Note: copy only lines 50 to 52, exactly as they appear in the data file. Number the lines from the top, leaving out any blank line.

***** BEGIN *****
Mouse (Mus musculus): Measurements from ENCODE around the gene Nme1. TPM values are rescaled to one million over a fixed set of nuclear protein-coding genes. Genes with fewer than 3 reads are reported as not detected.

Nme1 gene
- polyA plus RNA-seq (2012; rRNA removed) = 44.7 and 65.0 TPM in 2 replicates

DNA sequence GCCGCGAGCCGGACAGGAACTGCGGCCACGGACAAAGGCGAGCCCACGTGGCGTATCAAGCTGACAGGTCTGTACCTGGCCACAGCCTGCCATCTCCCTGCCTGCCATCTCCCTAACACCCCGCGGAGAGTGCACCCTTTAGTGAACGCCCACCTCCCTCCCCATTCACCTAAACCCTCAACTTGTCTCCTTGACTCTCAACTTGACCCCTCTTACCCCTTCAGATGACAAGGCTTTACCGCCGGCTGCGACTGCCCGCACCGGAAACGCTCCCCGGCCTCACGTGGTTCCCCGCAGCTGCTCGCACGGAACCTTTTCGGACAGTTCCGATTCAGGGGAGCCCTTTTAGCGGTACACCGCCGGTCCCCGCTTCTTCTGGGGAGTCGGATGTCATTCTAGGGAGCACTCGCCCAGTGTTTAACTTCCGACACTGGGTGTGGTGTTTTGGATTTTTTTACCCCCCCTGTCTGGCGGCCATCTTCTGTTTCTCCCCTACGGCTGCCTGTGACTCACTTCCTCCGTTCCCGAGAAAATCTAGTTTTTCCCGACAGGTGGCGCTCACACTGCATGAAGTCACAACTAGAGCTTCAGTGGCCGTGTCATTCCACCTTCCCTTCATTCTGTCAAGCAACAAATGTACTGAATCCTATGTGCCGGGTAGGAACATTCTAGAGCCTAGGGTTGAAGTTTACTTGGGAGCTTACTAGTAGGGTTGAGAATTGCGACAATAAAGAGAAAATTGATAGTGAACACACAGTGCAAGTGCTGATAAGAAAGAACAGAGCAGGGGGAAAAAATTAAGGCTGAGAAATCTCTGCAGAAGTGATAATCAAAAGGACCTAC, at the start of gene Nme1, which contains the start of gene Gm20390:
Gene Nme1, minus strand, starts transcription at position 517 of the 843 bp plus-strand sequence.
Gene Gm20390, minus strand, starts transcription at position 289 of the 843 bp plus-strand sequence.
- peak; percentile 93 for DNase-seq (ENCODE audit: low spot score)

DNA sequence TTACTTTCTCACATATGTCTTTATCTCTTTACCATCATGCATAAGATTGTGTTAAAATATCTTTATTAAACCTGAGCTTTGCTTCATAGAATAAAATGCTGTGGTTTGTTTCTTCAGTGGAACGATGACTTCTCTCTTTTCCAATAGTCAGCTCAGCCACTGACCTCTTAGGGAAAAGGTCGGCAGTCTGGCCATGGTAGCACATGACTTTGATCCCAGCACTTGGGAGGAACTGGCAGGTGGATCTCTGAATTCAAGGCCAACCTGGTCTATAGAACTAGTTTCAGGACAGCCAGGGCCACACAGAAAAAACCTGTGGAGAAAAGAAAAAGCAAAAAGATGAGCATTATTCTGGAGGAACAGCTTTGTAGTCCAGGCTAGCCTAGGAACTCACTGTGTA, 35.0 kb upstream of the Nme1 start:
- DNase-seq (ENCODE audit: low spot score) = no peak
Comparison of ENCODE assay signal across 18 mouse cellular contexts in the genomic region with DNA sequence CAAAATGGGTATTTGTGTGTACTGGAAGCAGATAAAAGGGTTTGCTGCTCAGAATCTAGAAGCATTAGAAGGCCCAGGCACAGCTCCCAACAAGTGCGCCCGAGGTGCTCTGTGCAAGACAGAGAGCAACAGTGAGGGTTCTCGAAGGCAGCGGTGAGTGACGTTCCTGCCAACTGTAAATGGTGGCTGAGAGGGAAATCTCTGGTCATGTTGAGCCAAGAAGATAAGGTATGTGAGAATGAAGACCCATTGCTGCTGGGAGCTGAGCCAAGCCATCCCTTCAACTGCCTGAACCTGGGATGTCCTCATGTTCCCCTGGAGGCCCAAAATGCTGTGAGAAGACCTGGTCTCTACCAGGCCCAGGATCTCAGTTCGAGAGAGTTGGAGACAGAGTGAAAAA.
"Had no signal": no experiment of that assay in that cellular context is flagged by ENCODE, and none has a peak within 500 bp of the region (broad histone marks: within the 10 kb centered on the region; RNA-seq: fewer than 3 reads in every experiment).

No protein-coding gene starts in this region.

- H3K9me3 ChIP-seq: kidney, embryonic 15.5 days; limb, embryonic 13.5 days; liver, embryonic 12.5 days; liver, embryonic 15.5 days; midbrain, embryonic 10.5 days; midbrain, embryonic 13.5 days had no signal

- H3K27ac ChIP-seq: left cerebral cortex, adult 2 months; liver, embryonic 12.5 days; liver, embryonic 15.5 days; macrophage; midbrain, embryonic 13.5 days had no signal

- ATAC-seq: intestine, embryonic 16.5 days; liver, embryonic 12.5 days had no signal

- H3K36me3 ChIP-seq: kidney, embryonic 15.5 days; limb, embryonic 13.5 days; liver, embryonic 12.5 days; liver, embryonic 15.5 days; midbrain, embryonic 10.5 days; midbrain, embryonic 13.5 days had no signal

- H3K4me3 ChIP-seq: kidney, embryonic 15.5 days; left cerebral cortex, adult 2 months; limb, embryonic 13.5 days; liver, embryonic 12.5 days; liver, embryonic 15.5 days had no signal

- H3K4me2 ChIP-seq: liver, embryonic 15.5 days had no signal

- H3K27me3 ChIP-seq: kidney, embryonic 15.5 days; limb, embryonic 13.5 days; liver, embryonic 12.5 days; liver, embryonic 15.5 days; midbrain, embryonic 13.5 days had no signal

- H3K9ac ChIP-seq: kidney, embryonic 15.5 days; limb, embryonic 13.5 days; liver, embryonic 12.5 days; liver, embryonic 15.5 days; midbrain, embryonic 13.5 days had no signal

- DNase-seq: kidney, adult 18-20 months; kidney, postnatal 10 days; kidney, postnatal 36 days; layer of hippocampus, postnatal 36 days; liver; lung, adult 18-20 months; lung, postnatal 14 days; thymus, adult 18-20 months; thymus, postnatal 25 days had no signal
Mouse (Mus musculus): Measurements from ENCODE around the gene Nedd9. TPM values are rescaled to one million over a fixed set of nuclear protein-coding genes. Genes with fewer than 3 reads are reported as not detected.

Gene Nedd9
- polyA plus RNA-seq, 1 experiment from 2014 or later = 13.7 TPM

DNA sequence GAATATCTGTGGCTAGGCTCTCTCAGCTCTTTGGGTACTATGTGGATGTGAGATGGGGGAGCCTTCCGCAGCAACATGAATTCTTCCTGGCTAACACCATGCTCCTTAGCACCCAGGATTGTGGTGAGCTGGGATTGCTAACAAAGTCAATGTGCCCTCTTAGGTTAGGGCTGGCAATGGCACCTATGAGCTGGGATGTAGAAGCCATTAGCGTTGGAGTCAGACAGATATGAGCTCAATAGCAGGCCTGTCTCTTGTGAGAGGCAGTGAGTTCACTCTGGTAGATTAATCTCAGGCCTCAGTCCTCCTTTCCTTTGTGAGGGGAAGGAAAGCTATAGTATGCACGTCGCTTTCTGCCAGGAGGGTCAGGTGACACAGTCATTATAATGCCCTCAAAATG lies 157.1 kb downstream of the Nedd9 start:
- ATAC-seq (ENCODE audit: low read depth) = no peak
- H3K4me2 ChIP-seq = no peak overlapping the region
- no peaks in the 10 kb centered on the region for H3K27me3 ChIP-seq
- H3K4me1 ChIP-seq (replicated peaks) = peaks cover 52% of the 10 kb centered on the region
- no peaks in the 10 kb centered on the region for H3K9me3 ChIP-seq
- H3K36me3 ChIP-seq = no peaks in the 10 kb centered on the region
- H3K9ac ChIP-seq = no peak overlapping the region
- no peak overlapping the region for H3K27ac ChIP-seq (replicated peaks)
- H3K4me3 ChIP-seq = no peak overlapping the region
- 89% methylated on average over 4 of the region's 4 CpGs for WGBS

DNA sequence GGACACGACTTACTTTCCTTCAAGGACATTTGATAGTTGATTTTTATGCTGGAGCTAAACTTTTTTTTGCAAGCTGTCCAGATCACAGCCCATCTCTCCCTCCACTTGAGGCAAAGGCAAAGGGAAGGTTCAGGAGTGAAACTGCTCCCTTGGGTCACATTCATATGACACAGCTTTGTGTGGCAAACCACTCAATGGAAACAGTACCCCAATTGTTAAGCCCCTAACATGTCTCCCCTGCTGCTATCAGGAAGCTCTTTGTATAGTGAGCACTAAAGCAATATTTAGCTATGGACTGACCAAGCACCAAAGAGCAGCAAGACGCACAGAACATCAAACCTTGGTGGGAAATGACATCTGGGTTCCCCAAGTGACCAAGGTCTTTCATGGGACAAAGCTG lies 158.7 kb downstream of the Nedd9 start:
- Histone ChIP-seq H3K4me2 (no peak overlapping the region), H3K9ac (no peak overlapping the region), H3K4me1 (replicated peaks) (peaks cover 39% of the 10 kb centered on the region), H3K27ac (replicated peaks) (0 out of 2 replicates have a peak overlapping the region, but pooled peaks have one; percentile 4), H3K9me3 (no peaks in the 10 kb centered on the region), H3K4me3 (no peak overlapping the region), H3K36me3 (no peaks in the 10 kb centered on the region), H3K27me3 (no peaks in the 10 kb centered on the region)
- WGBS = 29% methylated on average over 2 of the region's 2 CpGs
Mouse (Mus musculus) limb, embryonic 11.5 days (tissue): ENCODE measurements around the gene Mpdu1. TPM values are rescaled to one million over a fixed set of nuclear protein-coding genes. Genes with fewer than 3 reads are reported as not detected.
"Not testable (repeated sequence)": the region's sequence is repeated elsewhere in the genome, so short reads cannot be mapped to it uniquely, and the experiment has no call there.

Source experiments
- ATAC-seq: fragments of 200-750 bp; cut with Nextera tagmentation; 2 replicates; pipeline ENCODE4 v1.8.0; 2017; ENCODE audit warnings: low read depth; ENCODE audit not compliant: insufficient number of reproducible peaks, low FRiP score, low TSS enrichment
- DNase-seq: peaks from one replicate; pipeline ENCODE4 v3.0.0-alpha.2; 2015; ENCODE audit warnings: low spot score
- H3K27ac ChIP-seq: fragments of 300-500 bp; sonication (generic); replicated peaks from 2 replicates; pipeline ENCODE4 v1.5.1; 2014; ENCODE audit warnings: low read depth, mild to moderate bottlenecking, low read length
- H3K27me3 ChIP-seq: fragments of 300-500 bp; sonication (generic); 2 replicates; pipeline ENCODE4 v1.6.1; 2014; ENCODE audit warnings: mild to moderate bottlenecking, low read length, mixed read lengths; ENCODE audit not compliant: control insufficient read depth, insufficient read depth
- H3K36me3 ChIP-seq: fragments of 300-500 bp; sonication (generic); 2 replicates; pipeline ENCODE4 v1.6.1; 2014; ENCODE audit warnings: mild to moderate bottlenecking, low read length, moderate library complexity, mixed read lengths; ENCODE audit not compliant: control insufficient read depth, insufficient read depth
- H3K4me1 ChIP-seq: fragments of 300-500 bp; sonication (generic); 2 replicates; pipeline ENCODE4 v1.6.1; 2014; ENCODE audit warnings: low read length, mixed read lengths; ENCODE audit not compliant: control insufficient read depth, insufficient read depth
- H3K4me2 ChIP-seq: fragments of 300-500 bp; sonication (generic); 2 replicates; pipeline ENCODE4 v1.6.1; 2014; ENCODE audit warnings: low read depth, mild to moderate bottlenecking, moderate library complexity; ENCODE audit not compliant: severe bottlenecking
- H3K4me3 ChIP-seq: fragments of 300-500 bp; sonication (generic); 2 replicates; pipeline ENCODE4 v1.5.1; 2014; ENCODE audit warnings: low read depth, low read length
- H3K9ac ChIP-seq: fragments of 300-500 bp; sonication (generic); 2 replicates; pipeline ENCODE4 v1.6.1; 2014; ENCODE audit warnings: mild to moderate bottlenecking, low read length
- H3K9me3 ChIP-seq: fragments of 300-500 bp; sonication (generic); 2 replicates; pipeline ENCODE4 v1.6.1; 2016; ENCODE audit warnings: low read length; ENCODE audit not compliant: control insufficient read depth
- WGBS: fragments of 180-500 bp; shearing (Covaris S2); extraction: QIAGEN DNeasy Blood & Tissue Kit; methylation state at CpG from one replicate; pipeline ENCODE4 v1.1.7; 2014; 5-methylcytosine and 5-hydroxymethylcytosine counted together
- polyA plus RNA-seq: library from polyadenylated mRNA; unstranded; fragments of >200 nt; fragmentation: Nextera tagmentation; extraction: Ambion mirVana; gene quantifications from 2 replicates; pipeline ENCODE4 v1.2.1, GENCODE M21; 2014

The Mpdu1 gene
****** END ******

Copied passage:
- H3K9ac ChIP-seq: fragments of 300-500 bp; sonication (generic); 2 replicates; pipeline ENCODE4 v1.6.1; 2014; ENCODE audit warnings: mild to moderate bottlenecking, low read length
- H3K9me3 ChIP-seq: fragments of 300-500 bp; sonication (generic); 2 replicates; pipeline ENCODE4 v1.6.1; 2016; ENCODE audit warnings: low read length; ENCODE audit not compliant: control insufficient read depth
- WGBS: fragments of 180-500 bp; shearing (Covaris S2); extraction: QIAGEN DNeasy Blood & Tissue Kit; methylation state at CpG from one replicate; pipeline ENCODE4 v1.1.7; 2014; 5-methylcytosine and 5-hydroxymethylcytosine counted together